When the stars die, their cores compress to such incredible degrees that they become entirely new types of objects. For instance, when the sun finally goes downhe will leave behind him white dwarf, a planet-sized ball of highly compressed carbon and oxygen atoms. When even larger stars explode in cataclysmic explosions called supernovae, they leave behind neutron stars. These incredibly dense objects are only a few kilometers across but can weigh many times the mass of the sun. As their name suggests, they are made almost entirely of pure neutrons, which essentially makes them atomic nuclei several kilometers wide.
Neutron stars are so exotic that physicists still don’t fully understand them. Although we can observe how neutron stars interact with their surroundings and make good guesses about what happens to all that neutron matter near the surface, the composition of their cores remains elusive.
Related: Are quark stars possible?
The problem is that neutrons are not totally fundamental particles. Although they group together with protons to form atomic nuclei, neutrons themselves are made up of even smaller particles called quarks.
There are six kinds, or “flavors,” of quarks: up, down, up, down, strange, and charm. A neutron is made up of two down quarks and one up quark. If you smash too many atoms together, they revert back to a giant ball of neutrons. So if you smash too many neutrons together, do they revert back to a giant ball of quarks?
The answers vary from “maybe” to “it’s complicated”. The problem is that quarks really don’t like to be alone. The strong nuclear force, which binds quarks in a nucleus, actually grows with distance. If you try to bring two quarks closer together, the force that brings them back increases. Eventually, the attractive energy between them becomes so great that new particles appear in the vacuum, including new quarks that are more than happy to bond with those that are apart.
If you were to fashion a macroscopic object from the up or down quarks that make up a neutron, that object would explode very quickly and very violently.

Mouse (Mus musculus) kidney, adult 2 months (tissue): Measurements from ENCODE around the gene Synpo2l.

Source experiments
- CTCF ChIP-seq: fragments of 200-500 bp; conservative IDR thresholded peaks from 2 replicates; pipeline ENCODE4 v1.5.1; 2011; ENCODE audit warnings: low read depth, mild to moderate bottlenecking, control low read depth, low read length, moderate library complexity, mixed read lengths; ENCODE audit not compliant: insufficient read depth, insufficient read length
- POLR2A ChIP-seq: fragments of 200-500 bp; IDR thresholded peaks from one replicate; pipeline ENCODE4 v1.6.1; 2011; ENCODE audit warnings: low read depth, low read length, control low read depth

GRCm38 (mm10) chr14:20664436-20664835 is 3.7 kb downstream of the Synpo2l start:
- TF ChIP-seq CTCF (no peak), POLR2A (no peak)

But there could be a way using strange quarks. On their own, strange quarks are quite heavy, and when left alone they quickly decay into lighter up and down quarks. However, when large numbers of quarks come together, the physics can change. Physicists have discovered that strange quarks can bond with up and down quarks to form triplets, called “strangelets”, which could be stable, but only under extreme pressures. Like the pressures a notch above a neutron star.
If you compress a neutron star too much, all the neutrons lose their ability to support the star, and the whole thing implodes to make a black hole. But there may be a stage stuck in between where the pressures are high enough to dissolve neutrons and form a strange quark star but not intense enough to gravity to take full control.
Astronomers don’t expect to find many strange stars in the universe; these objects must be heavier than neutron stars but lighter than black holes, and there’s not a lot of wiggle room there. And because we don’t fully understand the physics of strangelets, we don’t even know the precise masses where the strange stars might exist.
But recently, a team of astronomers looked into GW190425, a gravitational wave event triggered by the merger of two neutron stars observed in 2019. Along with huge amounts of gravitational waves, the star merger neutron produces a kilonova, an explosion more powerful than a normal one. nova but weaker than a supernova. Although astronomers were unable to capture a electromagnetic signal of this event, they saw a similar one in 2017 that produced both gravitational waves and radiation.
When two neutron stars merge, they have several options depending on their masses, spins, and collision angle. According to theoretical calculations, neutron stars could fade out, form a black hole, or form a slightly more massive neutron star.
And according to the new research, which has been recently published in the arXiv prepublication databasethese cosmic collisions could create a strange quark star.
The team calculated the mass of the object left behind by the 2019 meltdown to be between 3.11 and 3.54 solar masses. From our best understanding of the structure of neutron stars, it’s just a bit too heavy, and it should have collapsed into a black hole. But it is also within the mass range allowed by the structural models of these strange stars.
It’s still too early to tell if GW190425 is our first sighting of a strange and rare quark star, but future observations (and more theoretical work) could help astronomers identify one of these exotic creatures.
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